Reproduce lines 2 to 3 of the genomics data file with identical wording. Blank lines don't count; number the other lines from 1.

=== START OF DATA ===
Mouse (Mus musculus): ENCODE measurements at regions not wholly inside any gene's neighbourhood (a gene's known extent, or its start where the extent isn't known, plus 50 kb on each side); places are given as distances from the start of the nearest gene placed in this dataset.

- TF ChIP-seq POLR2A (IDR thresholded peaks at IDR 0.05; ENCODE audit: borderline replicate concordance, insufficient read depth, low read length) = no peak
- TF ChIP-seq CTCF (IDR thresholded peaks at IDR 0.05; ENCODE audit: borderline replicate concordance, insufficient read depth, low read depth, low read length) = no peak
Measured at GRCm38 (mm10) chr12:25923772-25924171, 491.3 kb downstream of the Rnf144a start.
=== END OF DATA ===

- TF ChIP-seq POLR2A (IDR thresholded peaks at IDR 0.05; ENCODE audit: borderline replicate concordance, insufficient read depth, low read length) = no peak
- TF ChIP-seq CTCF (IDR thresholded peaks at IDR 0.05; ENCODE audit: borderline replicate concordance, insufficient read depth, low read depth, low read length) = no peak